Sophie Amalie Lindenov

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Sophie Amalie Lindenov, Baroness of Lindenborg (4 July 1649 – 1688) was a Danish noblewoman and landowner.

Her parents were Hans Lindenov, a nobleman of Bavarian origins who had been made a Knight of the Order of the Elephant in 1648 and was a member of the Danish Council of State, and Countess Elisabeth Augusta af Schleswig-Holstein, a morganatic daughter of King Christian IV of Denmark and Norway.[1] In 1674 she married nobleman Claus Daa. Their only child, a son named Hans after his maternal grandfather, was born in Aalborg on 5 December 1677. One year later, on 8 December 1678, her husband was murdered, and three months later, on 26 March 1679, her son also died. Now a very wealthy widow, she became famous for her extravagant lifestyle, living—it was said—"blindly according to passion, promiscuity and greed".[2] In 1681 the King created her Baroness af Lindenborg. She received this title and fief suo jure on the condition that she made the King's illegitimate son, Christian Gyldenløve, her heir.[2]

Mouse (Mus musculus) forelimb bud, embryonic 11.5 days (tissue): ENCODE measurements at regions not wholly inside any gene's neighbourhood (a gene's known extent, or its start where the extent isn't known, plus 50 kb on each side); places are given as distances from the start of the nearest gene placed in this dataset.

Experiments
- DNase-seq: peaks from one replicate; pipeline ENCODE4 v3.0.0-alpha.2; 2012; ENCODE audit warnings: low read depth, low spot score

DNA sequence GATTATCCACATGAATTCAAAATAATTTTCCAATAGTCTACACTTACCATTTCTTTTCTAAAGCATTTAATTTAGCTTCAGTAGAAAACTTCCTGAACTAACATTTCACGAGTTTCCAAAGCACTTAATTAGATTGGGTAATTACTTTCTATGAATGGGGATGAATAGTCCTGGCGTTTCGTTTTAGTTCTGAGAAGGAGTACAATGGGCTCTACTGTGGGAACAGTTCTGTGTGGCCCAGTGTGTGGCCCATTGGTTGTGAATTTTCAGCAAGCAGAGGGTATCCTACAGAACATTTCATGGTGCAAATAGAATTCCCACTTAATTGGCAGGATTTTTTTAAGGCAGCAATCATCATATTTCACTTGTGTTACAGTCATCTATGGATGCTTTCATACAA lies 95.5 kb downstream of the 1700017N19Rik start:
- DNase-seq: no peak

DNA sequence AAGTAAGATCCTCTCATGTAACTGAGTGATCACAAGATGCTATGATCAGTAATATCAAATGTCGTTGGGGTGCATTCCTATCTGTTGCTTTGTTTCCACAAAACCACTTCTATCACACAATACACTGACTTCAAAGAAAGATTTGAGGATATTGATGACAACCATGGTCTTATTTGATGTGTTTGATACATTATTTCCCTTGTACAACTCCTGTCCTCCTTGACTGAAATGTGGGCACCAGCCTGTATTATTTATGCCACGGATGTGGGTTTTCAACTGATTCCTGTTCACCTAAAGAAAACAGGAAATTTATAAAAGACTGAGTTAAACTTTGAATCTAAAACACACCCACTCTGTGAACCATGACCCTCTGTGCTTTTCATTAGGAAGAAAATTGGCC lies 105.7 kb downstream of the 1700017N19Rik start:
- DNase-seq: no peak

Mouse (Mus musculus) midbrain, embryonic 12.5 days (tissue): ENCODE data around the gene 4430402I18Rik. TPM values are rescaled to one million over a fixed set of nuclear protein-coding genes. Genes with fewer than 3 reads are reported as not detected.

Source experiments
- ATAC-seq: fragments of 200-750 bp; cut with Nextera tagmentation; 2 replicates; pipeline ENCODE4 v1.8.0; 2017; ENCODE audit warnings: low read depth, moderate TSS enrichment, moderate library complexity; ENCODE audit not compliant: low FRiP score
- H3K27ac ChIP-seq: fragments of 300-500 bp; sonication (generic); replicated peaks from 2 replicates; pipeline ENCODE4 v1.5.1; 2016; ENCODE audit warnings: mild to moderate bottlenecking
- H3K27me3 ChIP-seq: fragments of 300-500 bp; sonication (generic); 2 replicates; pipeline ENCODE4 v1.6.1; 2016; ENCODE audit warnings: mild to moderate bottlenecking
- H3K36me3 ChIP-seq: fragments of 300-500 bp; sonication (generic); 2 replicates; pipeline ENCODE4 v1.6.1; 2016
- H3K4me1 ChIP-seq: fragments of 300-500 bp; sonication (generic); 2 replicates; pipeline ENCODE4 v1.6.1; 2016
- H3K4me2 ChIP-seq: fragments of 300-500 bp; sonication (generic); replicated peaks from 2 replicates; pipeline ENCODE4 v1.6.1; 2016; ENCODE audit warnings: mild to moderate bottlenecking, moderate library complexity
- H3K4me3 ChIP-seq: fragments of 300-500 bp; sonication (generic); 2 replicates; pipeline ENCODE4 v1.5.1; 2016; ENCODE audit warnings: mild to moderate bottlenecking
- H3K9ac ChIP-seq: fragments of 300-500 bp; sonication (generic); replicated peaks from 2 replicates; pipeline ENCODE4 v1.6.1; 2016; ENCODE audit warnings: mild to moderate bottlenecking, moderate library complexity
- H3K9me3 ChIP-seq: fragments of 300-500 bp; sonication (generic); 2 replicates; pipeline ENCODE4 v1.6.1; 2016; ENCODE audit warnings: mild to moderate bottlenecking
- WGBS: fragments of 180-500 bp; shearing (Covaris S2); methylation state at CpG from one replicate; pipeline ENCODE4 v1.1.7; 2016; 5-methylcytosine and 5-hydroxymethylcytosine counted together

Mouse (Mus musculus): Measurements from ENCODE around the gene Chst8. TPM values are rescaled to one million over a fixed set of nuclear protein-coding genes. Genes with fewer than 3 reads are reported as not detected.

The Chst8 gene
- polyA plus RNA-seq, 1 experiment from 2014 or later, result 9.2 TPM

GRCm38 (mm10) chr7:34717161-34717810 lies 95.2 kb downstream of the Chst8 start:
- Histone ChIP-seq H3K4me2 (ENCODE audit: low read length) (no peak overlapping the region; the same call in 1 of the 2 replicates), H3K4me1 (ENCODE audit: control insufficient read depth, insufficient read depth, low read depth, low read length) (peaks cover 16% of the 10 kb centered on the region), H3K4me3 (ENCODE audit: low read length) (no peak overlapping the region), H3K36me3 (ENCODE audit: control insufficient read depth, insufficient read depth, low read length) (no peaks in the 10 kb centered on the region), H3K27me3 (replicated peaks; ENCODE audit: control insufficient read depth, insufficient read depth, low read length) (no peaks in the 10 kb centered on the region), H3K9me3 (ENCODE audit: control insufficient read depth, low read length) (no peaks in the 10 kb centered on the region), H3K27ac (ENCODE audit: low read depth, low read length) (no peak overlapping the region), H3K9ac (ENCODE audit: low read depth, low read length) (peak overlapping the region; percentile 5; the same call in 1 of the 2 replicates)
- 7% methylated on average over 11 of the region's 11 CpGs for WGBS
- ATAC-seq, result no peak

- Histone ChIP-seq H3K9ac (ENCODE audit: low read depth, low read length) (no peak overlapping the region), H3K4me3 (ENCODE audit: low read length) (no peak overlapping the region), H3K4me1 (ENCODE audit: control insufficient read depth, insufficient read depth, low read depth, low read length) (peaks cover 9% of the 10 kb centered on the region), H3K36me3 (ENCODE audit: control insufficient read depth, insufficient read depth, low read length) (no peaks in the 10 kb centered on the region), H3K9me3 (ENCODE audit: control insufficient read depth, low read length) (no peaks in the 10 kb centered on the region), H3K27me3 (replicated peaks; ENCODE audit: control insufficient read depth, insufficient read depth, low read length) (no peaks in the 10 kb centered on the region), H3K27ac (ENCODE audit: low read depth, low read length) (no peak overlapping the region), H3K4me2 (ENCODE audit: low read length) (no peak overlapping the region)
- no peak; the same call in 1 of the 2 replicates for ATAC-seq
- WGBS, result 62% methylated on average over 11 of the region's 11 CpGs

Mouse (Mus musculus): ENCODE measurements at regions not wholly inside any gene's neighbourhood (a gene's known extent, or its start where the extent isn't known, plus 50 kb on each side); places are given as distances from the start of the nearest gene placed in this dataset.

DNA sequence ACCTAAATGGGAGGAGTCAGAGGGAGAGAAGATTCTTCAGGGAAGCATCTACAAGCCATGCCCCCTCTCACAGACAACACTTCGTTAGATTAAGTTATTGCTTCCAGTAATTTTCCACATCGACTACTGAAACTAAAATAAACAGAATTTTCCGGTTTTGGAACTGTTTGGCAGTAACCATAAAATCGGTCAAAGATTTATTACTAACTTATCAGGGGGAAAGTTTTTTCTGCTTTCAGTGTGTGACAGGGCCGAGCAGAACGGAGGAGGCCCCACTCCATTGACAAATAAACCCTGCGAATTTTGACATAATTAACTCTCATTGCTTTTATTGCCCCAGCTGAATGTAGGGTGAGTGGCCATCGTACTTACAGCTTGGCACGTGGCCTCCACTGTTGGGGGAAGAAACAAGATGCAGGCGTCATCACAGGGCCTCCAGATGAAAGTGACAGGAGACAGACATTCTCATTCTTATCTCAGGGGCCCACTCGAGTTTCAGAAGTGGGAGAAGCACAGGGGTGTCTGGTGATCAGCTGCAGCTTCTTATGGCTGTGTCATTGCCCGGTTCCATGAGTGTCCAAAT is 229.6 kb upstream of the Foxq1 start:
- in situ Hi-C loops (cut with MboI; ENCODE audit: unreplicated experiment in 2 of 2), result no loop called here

At 10 o'clock on 19 May 1685, she was sent to release her maternal aunt Leonora Christina, Countess Ulfeldt from the Blåtårn, where Leonora had been imprisoned for over two decades. In 1688, Sophie Lindenov took ill with some sort of extremely painful illness. On her deathbed she confessed to the murder of her late husband.[2]

The Baroness became a legend in the local folklore.[2]

References[edit]

  1. ^ Huberty, Michel; Giraud, Alain; Magdelaine, F. et B. (1994). L'Allemagne Dynastique, Tome VII: Oldenbourg. France: Laballery. pp. 42–43, 55. ISBN 2-901138-07-1. 
  2. ^ a b c d Carl Frederik Bricka, Dansk Biografisk Leksikon|in Danish